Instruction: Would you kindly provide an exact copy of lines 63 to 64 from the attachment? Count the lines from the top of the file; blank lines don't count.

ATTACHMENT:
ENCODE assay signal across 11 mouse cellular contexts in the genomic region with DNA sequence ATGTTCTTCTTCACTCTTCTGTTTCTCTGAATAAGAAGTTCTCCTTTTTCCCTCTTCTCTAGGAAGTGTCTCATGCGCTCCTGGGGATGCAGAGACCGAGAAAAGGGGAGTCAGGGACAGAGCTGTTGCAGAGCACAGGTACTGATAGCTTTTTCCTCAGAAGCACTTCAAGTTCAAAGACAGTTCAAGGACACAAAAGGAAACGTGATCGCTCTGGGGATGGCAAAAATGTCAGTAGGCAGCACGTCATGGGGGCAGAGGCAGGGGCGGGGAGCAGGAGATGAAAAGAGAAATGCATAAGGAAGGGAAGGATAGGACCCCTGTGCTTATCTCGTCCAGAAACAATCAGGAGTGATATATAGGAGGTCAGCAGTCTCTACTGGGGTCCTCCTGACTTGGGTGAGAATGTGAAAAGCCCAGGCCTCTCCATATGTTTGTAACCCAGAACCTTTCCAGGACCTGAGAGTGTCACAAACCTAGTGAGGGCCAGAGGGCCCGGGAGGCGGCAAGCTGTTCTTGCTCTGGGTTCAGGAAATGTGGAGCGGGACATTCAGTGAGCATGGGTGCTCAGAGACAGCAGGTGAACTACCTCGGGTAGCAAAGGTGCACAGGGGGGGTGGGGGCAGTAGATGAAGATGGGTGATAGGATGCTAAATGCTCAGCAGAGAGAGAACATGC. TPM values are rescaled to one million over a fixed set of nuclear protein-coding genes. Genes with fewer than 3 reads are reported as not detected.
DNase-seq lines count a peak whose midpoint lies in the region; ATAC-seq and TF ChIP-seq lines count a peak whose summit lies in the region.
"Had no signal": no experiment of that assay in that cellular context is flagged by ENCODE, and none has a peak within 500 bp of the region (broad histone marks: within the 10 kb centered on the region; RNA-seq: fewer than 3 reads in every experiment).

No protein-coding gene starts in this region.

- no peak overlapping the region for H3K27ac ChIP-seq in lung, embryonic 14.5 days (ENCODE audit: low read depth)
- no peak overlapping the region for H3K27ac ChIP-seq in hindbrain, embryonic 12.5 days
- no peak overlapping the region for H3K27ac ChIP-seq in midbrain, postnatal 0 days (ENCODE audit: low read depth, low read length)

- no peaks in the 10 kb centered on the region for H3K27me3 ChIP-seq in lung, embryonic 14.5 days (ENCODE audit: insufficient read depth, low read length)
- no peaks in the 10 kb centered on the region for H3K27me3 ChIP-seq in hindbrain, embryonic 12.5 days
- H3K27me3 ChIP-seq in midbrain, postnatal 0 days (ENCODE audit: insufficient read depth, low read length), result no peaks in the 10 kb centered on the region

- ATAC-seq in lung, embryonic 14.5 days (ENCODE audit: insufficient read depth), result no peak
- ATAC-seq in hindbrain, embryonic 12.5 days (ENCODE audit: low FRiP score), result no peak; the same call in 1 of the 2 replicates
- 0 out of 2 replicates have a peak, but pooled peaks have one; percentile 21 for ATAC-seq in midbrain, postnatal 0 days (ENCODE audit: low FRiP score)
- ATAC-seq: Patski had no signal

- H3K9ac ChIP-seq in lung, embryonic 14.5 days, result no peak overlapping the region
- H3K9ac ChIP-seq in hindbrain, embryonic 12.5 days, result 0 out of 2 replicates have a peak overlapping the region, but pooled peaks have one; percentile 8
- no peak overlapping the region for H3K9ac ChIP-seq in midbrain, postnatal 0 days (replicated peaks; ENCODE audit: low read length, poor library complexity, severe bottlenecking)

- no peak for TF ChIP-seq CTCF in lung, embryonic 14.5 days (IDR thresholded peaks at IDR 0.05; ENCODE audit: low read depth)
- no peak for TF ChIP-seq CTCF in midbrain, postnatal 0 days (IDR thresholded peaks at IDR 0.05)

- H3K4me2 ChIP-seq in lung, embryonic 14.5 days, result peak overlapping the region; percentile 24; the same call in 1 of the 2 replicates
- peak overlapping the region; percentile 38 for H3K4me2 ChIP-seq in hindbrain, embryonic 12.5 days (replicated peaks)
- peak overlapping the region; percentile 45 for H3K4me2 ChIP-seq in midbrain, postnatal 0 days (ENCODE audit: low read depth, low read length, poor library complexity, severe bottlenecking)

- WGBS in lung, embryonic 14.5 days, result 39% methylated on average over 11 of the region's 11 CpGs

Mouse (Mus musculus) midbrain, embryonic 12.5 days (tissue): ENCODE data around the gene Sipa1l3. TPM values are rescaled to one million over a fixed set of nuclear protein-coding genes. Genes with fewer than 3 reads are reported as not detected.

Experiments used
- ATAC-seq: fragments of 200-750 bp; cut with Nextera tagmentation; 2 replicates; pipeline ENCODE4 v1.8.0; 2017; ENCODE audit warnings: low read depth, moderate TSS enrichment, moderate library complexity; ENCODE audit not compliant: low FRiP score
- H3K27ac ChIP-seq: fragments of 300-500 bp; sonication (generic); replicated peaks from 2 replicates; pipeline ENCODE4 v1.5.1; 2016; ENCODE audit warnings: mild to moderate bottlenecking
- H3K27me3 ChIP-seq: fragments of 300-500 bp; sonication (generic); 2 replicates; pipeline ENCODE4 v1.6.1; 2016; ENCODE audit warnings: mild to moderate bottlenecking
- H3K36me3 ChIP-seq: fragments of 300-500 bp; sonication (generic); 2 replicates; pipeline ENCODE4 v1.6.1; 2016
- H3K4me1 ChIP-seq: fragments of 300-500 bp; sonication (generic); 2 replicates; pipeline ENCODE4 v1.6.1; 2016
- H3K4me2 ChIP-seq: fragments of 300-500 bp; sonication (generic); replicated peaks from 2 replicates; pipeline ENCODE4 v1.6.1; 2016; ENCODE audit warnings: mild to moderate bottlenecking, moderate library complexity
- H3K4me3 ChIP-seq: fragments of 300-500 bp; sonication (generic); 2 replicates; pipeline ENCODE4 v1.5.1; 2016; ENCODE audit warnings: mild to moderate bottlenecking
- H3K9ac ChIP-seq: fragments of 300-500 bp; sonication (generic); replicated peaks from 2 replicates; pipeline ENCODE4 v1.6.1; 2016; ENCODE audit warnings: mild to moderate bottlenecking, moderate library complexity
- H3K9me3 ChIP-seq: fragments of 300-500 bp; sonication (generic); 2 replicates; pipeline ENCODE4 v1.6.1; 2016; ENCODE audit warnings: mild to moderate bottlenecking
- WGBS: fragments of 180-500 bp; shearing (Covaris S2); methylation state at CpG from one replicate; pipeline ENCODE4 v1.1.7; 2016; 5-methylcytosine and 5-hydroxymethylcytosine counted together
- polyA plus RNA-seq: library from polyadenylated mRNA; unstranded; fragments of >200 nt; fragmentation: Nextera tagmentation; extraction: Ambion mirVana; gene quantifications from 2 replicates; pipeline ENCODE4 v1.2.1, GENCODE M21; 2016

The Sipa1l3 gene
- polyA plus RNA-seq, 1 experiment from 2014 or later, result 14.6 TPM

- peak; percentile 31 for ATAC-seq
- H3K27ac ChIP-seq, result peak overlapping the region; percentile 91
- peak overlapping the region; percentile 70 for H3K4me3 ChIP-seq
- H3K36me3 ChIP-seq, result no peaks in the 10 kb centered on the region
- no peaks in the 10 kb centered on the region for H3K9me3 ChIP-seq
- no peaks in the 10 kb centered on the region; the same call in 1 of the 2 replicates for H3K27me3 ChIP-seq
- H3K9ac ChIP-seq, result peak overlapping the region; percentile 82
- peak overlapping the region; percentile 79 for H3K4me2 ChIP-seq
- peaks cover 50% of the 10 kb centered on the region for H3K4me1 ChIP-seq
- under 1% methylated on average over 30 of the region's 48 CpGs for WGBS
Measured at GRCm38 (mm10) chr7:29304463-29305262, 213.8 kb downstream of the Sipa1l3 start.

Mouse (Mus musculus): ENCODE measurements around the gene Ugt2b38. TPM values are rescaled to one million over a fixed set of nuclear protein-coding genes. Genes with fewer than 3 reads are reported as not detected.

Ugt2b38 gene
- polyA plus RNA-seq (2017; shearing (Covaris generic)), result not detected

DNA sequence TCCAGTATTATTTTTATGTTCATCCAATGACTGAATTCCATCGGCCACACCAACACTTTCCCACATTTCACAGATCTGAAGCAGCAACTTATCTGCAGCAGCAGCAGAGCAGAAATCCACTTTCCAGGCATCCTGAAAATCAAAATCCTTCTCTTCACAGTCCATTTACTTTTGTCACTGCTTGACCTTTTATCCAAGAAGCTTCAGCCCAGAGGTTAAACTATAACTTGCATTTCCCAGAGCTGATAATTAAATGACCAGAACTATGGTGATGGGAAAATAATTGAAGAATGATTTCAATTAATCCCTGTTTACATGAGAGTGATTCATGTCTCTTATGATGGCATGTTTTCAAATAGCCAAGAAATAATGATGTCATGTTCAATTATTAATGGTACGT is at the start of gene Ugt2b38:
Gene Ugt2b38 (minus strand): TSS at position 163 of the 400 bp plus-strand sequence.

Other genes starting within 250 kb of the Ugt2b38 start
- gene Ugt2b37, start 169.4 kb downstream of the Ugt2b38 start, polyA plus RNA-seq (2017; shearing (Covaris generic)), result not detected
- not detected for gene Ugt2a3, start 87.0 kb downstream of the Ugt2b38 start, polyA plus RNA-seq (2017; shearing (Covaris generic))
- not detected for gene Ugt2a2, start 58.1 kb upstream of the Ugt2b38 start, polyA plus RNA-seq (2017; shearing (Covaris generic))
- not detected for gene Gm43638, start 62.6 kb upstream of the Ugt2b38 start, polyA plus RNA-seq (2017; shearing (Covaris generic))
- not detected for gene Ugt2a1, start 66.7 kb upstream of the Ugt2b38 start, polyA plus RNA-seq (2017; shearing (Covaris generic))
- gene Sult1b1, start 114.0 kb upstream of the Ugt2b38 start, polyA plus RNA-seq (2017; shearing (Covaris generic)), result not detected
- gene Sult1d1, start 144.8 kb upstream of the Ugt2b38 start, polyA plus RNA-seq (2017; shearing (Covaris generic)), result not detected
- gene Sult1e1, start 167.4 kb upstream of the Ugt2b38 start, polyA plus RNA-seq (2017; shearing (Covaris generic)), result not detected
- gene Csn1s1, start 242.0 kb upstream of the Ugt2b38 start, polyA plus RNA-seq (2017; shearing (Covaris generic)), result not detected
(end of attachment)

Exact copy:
- gene Sult1e1, start 167.4 kb upstream of the Ugt2b38 start, polyA plus RNA-seq (2017; shearing (Covaris generic)), result not detected
- gene Csn1s1, start 242.0 kb upstream of the Ugt2b38 start, polyA plus RNA-seq (2017; shearing (Covaris generic)), result not detected